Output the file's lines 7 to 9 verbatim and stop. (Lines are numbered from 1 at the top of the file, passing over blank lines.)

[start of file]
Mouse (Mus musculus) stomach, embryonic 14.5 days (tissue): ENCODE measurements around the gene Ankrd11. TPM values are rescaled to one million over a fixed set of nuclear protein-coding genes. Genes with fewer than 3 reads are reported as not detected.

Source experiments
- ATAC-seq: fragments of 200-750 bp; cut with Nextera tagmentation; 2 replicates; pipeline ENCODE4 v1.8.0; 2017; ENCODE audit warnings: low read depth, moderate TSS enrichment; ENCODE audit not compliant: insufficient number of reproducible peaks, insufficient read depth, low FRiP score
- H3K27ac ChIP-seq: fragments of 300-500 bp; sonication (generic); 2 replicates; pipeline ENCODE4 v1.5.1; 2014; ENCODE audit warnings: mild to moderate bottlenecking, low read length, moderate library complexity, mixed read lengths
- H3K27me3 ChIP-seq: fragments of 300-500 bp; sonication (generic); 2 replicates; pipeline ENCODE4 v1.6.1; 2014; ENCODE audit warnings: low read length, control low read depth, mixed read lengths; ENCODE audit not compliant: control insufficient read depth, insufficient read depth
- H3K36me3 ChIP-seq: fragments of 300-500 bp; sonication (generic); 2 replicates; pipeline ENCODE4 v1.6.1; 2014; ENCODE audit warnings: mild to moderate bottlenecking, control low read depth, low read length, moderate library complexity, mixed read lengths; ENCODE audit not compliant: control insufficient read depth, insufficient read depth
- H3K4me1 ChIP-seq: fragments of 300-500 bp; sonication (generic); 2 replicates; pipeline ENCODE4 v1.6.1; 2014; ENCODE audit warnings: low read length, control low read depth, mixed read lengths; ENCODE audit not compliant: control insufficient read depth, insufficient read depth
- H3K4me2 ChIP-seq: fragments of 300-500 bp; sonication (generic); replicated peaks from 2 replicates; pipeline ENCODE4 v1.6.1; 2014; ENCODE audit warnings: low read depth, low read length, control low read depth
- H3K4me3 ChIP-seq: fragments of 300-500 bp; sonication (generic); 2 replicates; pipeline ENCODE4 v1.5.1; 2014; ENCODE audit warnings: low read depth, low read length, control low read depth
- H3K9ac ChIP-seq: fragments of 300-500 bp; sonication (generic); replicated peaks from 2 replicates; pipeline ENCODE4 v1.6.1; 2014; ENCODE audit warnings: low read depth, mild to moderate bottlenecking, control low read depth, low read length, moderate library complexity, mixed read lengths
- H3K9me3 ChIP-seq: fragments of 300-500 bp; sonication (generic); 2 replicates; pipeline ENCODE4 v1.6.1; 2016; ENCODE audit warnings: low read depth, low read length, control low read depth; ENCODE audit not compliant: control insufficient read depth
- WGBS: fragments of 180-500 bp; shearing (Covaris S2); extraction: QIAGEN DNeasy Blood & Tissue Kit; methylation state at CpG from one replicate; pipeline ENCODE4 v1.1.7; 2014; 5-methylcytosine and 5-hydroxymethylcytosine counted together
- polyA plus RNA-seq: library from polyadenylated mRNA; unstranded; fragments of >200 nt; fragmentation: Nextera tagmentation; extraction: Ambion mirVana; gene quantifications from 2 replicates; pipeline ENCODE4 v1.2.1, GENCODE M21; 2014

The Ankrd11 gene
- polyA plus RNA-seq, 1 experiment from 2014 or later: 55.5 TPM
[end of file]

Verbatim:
- H3K4me1 ChIP-seq: fragments of 300-500 bp; sonication (generic); 2 replicates; pipeline ENCODE4 v1.6.1; 2014; ENCODE audit warnings: low read length, control low read depth, mixed read lengths; ENCODE audit not compliant: control insufficient read depth, insufficient read depth
- H3K4me2 ChIP-seq: fragments of 300-500 bp; sonication (generic); replicated peaks from 2 replicates; pipeline ENCODE4 v1.6.1; 2014; ENCODE audit warnings: low read depth, low read length, control low read depth
- H3K4me3 ChIP-seq: fragments of 300-500 bp; sonication (generic); 2 replicates; pipeline ENCODE4 v1.5.1; 2014; ENCODE audit warnings: low read depth, low read length, control low read depth